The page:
It will be interesting to see if this colony persists over time (I also recorded the species in 2013 but not in 2012).  I get the impression that there’s only a small number of individuals, though it’s difficult to assess the population size of butterflies without catching and marking individuals, which I plan to do next year. It’s a lovely species and we’re fortunate that it likes our garden.  I’d be very interested to hear from any other urban gardeners who have seen it in their patch.


*Large White, Speckled Wood, Small White, Holly Blue, Red Admiral, Cinnabar, Large Skipper, Meadow Brown, Peacock, Gatekeeper, Comma, Brimstone, Orange Tip, Small Tortoiseshell.



Ordinary by Choice

August 2009 - including Gardeners World shoot 029

Until the system changed a few years ago it was a requirement of all course leaders at the University of Northampton to attend Award Boards at which the students graduating that year were named and their degree classification confirmed.  It was not popular with academics, as you can imagine, as we spent half a day waiting for the turn of “our” course.  Typically we would take manuscripts to revise or crosswords to complete, or a good book to read, until such time as it came to our own students.  As each student’s name was read aloud, their degree classification was confirmed:  “First Class Honours”, “Two-One” (Upper Second Class Honours), “Third” (Third Class Honours), and so forth.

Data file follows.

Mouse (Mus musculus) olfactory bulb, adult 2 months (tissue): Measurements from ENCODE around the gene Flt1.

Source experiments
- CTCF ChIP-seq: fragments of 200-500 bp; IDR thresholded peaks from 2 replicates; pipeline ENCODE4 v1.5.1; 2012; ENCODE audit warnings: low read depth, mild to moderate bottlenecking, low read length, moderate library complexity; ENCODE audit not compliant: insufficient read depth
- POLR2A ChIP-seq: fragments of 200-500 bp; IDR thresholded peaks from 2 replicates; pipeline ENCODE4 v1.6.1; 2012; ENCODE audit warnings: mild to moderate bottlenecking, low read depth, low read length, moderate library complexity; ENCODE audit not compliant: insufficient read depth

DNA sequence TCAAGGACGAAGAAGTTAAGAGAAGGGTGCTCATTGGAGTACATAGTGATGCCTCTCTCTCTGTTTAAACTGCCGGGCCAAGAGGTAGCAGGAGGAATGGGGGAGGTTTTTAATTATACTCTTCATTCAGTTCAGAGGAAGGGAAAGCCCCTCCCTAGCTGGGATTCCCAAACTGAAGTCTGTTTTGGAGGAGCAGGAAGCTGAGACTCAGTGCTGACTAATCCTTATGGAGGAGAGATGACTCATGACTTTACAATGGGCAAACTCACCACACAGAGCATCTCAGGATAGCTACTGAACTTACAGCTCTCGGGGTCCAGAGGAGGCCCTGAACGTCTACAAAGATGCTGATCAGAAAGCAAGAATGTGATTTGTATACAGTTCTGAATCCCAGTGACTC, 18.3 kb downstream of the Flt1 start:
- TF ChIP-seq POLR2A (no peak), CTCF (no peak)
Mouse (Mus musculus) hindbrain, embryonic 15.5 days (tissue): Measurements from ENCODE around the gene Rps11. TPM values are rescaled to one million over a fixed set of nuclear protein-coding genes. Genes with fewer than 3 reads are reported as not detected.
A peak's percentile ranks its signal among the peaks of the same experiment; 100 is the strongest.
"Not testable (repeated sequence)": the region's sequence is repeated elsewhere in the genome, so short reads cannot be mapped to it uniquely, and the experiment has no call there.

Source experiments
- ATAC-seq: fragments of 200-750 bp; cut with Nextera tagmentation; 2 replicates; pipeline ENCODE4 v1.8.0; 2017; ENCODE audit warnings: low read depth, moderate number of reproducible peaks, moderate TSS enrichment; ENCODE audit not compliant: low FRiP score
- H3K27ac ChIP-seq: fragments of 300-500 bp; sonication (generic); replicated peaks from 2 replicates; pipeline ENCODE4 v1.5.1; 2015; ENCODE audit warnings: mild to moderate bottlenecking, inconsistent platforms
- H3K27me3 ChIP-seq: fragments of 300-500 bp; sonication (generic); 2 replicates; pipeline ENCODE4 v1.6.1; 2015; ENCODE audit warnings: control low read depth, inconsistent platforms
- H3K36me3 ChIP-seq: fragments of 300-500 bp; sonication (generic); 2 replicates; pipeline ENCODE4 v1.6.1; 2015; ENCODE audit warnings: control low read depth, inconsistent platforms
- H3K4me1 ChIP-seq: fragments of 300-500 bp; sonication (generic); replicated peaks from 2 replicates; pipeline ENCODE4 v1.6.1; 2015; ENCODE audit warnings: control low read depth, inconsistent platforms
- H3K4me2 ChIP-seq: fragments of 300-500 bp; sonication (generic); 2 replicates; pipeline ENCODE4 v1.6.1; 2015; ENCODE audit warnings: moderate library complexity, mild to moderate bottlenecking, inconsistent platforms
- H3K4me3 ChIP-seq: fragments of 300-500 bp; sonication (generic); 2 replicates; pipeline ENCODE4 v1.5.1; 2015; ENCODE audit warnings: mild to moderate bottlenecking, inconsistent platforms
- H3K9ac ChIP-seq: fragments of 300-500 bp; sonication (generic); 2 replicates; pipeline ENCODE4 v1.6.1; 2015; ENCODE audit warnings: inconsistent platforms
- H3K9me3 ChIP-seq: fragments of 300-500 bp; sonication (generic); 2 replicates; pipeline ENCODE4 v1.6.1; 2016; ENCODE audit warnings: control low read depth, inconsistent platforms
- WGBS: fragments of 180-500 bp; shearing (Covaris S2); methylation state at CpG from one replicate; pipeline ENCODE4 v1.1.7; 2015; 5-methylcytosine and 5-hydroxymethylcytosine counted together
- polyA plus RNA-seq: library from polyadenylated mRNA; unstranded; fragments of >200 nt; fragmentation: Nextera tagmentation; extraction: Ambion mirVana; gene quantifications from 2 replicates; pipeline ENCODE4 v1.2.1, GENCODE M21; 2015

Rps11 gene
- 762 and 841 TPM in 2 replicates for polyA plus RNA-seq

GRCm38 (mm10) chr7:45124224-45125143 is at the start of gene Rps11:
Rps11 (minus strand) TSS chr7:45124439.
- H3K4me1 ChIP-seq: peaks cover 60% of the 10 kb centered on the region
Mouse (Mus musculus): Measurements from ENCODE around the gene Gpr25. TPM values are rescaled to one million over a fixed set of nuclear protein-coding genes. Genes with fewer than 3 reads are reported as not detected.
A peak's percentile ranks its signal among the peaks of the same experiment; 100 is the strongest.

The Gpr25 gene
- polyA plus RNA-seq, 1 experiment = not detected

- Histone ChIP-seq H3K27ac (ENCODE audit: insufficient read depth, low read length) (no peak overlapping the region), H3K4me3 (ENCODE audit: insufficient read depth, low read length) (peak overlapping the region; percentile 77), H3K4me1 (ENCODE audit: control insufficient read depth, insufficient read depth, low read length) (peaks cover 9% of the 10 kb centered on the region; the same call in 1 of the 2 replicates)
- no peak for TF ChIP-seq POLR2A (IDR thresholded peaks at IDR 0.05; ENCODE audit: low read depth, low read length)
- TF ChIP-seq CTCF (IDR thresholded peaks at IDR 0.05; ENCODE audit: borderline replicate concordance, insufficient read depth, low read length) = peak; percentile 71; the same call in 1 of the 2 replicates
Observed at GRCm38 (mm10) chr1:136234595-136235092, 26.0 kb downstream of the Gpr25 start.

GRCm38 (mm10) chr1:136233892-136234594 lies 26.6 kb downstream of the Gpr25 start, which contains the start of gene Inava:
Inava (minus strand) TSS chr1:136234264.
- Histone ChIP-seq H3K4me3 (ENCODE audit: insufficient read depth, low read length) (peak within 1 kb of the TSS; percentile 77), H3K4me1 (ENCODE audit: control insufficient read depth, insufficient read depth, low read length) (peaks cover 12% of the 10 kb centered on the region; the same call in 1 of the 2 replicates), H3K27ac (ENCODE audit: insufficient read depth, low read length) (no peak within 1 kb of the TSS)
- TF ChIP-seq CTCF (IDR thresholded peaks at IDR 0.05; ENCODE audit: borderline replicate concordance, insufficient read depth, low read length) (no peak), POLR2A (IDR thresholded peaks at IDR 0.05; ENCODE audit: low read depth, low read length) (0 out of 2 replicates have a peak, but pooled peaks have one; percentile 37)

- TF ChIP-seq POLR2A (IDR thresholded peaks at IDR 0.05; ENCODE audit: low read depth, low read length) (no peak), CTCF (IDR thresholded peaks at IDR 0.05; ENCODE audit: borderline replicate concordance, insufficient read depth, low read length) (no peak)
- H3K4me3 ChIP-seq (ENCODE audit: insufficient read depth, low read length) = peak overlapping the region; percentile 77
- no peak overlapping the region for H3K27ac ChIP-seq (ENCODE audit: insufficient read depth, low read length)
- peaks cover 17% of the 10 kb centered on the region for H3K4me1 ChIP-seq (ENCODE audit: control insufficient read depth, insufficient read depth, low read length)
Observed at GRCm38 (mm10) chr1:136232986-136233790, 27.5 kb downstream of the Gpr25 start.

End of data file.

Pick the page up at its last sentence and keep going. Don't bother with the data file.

One category was rarely used:  “Ordinary by Choice”, meaning that the student had not completed a final year dissertation and had opted to take an Ordinary, as opposed to Honours, degree.  It is a phrase that I was always struck by: except for a (perfectly respectable) Higher Education qualification, would anyone elect to be “Ordinary by Choice”?  Do we want that for our lives, our country, our society,  or even our environment: Ordinary by Choice?